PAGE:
The Council for Disability Awareness (CDA) conducts an annual review of long-term disability claims among the U.S. working population to determine continuing or emerging trends. The 2007 CDA Long-Term Disability Claims Review includes long-term disability insurance claims data from the annual CDA member long-term disability claims survey and selected worker disability data from the Social Security Disability Insurance (SSDI) program.
Summary of Findings
- The growth of serious disabilities among the U.S. working population continues to be alarming. Over the last 10 years, the number of U.S. workers with long-term disabilities has grown four times the increase in the number of workers in the U.S. workforce. The number of individuals receiving long-term disability insurance payments also continues to increase.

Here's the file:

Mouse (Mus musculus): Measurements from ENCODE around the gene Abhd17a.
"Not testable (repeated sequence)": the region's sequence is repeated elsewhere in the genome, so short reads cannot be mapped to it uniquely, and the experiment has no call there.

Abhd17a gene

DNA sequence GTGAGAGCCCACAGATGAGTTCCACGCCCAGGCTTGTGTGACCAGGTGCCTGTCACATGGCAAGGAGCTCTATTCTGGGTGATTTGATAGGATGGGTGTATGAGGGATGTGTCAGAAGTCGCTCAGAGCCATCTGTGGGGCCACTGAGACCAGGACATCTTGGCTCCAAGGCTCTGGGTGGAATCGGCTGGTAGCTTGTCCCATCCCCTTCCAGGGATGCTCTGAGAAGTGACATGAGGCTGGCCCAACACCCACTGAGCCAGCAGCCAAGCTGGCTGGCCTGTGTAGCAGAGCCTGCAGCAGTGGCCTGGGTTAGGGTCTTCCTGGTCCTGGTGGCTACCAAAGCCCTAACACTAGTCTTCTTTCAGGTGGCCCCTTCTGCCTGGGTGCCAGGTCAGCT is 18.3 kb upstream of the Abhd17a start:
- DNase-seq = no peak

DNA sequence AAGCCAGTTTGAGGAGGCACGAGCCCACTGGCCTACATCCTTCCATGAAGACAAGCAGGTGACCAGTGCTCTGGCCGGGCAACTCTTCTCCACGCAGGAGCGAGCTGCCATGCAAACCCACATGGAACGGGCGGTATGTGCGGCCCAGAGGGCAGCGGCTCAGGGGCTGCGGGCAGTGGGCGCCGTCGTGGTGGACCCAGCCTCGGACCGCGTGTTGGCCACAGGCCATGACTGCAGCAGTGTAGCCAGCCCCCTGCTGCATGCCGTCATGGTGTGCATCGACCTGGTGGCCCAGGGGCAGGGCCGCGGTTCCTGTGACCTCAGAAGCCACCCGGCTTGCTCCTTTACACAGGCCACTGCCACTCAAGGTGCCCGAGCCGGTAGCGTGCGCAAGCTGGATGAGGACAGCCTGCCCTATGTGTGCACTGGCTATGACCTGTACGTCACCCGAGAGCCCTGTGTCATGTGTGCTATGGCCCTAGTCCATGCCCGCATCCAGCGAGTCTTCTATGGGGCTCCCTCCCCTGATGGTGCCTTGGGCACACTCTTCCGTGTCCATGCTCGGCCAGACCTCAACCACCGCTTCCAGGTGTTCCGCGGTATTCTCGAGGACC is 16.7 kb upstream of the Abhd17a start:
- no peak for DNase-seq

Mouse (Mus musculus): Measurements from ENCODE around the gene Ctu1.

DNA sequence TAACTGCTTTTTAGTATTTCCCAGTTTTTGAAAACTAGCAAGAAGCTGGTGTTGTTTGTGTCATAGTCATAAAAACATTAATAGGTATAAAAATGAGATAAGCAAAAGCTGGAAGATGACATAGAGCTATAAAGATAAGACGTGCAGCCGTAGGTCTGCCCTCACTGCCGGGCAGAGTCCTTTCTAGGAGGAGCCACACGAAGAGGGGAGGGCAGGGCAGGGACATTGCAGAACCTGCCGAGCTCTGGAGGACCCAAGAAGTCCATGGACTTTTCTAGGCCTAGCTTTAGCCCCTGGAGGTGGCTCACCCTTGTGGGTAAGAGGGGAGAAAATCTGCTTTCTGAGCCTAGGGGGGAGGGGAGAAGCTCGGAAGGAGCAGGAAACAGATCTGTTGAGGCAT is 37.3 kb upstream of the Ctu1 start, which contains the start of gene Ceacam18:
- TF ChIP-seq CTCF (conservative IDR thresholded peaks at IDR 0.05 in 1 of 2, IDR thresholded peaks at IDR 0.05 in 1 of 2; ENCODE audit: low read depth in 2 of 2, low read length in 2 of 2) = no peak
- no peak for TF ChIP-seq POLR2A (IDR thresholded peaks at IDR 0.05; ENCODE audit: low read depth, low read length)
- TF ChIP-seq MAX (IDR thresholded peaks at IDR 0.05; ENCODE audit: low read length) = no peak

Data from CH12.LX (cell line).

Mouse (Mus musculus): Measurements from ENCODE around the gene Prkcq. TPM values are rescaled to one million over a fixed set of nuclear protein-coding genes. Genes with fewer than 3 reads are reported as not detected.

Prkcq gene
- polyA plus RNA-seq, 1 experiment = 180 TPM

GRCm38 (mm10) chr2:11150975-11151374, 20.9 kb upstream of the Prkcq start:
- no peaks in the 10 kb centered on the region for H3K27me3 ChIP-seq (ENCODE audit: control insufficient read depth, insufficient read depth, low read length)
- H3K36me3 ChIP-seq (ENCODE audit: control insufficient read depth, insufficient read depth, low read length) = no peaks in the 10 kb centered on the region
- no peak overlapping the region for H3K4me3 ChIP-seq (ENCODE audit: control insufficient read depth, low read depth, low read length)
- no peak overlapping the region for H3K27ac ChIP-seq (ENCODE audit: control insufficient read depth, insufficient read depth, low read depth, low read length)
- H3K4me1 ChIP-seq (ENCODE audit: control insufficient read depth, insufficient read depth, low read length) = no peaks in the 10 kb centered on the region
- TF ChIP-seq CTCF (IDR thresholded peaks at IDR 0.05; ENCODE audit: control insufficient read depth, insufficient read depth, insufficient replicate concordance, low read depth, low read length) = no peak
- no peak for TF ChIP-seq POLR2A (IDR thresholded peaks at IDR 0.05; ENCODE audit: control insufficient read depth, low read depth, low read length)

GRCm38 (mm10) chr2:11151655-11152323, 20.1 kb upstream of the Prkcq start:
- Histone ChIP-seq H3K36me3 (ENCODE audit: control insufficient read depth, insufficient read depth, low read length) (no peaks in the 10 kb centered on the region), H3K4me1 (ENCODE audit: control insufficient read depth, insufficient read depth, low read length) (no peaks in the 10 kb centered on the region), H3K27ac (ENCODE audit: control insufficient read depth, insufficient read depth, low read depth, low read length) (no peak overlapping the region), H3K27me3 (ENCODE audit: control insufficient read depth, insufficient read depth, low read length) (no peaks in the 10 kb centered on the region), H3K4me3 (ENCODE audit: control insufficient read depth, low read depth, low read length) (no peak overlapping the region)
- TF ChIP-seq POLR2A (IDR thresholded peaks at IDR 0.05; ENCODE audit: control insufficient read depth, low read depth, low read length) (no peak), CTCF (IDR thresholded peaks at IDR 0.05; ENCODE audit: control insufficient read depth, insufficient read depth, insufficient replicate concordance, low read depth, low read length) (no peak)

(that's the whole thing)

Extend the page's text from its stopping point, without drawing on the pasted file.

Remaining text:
- Working women and younger employees are more vulnerable to serious disability. The growth in the rate of serious disability for working women is twice the growth rate of disabilities among working men. More younger workers in their 20s, 30s and 40s are experiencing serious disabilities.
- Favorable trends in cancer, cardiovascular/circulatory and nervous system-related long-term claims may be the result of advances in medical technology. The growth of musculoskeletal, connective tissue, mental disorder and accident/injury-related claims may be related, in some degree, to certain lifestyle choices and personal behaviors.
- Social Security Disability Insurance approval rates declined to 37.6% in 2007, the lowest point in the history of the program, while applications for disability payments continued to increase, reaching 2.2 million. SSDI payments have not kept pace with the growing financial needs of disabled workers, putting the financial security of more workers and their dependents at greater risk.